My Urban Panic Button

Oregon Dairy Princess Mary Ann Cantrall, 1969-70

One of the most stressful aspects of urban living for me has been the urban piece. I grew up surrounded by prairie and fields and those country roads John Denver was always singing about.

It’s not my fear of unpreparedness for a possible apocalypse (though this Salon piece didn’t help), and it’s not the ill health effects (and thanks Daily Mail for this pick-me-up).

The most difficult aspect of urban dwelling for me is the lack of rural. With so many people and so little green, city living makes attempts at quieting my mind feel sometimes fruitless.

At times, I’ve wished for an app on my phone that acts as an urban panic button. It wouldn’t call the police or alert other emergency personnel. It would quickly plot the route to the most green space with the fewest people. Successes versions would allow for amentities like hammockability or privileging green over people or vice versa.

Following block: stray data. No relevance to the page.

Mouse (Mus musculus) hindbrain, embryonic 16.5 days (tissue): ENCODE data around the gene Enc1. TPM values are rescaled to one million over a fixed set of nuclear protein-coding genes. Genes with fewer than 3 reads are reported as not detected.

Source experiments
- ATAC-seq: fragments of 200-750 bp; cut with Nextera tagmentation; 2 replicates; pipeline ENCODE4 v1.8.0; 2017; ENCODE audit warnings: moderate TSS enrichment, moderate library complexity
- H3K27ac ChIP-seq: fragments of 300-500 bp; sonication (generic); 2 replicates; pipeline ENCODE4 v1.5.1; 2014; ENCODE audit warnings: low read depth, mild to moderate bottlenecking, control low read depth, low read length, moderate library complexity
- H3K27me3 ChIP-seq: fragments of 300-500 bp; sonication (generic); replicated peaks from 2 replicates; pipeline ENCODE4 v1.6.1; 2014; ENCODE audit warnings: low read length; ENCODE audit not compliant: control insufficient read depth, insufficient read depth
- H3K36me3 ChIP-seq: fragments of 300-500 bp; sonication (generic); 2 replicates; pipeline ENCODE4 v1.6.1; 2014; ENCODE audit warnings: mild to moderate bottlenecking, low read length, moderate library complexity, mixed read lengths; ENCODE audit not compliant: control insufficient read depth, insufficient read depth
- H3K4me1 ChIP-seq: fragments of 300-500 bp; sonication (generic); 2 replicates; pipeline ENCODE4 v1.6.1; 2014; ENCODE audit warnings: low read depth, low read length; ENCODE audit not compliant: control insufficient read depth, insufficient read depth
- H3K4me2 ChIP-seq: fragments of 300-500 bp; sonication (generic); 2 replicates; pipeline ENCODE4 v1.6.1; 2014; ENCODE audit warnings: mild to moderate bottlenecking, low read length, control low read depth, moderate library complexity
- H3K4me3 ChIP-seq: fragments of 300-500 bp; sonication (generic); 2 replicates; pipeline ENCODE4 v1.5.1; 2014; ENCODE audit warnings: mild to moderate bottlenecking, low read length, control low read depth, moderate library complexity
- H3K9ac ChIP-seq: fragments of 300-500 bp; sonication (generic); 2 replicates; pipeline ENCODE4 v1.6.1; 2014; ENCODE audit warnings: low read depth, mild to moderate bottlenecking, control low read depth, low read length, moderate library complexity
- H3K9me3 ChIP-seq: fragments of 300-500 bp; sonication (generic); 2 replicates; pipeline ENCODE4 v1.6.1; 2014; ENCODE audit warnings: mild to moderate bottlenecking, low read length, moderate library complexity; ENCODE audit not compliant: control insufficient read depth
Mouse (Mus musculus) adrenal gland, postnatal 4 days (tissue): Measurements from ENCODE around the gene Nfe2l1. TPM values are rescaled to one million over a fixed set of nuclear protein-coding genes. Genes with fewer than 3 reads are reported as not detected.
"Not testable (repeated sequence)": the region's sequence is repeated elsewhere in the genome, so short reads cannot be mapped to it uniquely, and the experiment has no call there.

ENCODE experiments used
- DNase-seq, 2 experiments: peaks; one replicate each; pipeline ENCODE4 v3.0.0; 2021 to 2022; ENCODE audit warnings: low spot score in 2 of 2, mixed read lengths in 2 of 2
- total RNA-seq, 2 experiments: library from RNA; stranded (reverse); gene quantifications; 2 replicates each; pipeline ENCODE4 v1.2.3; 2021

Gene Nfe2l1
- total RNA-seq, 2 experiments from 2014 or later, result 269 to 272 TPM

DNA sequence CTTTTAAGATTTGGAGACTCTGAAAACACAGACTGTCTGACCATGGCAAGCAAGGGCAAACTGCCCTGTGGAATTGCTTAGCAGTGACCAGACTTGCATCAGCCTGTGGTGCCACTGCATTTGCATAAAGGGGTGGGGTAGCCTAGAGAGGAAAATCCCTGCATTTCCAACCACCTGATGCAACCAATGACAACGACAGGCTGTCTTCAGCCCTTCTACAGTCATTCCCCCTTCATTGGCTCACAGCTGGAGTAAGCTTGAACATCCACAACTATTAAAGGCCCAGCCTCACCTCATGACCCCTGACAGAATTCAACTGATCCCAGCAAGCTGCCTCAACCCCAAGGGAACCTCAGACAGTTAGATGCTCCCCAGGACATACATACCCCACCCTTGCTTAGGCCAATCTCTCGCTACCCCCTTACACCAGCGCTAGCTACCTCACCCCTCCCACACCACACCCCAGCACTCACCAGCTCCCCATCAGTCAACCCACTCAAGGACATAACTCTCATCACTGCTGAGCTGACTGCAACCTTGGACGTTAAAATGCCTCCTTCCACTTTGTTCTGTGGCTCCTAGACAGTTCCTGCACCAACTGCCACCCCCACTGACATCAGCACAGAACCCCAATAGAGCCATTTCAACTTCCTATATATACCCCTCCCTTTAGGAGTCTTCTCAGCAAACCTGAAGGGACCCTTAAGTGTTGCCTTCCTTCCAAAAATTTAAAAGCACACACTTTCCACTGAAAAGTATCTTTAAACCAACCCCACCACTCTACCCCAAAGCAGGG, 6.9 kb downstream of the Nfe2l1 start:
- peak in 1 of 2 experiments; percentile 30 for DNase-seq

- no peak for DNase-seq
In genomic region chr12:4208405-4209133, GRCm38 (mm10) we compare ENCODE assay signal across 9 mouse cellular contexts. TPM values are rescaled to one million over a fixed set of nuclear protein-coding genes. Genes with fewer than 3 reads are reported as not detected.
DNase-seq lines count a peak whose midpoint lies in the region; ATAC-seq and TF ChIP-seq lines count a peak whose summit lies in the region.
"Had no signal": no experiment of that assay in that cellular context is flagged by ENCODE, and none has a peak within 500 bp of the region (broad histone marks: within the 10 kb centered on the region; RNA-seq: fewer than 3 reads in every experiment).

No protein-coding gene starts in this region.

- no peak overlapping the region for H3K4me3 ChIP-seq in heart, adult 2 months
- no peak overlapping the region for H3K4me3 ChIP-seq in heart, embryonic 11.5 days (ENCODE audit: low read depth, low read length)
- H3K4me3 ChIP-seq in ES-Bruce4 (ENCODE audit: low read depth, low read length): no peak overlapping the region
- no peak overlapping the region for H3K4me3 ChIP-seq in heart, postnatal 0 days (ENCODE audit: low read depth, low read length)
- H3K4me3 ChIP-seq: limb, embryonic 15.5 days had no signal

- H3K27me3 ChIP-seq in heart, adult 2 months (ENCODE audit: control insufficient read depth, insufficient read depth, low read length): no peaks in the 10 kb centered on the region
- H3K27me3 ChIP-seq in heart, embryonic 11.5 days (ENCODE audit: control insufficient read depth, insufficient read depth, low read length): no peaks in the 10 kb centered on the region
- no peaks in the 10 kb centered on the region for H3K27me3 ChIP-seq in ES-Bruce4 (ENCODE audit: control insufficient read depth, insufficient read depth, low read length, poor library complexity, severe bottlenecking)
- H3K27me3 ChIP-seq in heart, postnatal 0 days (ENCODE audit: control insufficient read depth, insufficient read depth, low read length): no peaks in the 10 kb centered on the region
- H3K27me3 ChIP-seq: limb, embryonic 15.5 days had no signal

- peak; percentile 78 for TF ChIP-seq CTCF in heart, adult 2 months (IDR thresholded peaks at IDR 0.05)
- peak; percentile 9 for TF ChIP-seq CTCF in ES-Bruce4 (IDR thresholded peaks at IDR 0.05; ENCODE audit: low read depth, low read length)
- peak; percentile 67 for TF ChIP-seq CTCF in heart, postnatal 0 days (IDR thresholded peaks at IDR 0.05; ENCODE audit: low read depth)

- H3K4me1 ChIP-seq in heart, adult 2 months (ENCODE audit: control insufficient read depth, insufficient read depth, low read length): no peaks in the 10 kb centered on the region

While I’ve found quiet spots in D.C. since arrving a year and a half ago, they aren’t the same as the easy access to which I’d become accustomed in Florida, Illinois, or Colorado. Many of them are the size of postage stamps and act as post cards from true open green spaces as though they were passing the message, “wish you were here.”

So do I.

This post is part of a daily conversation between Ben Wilkoff and me. Each day Ben and I post a question to each other and then respond to one another. You can follow the questions and respond via Twitter at #LifeWideLearning16.

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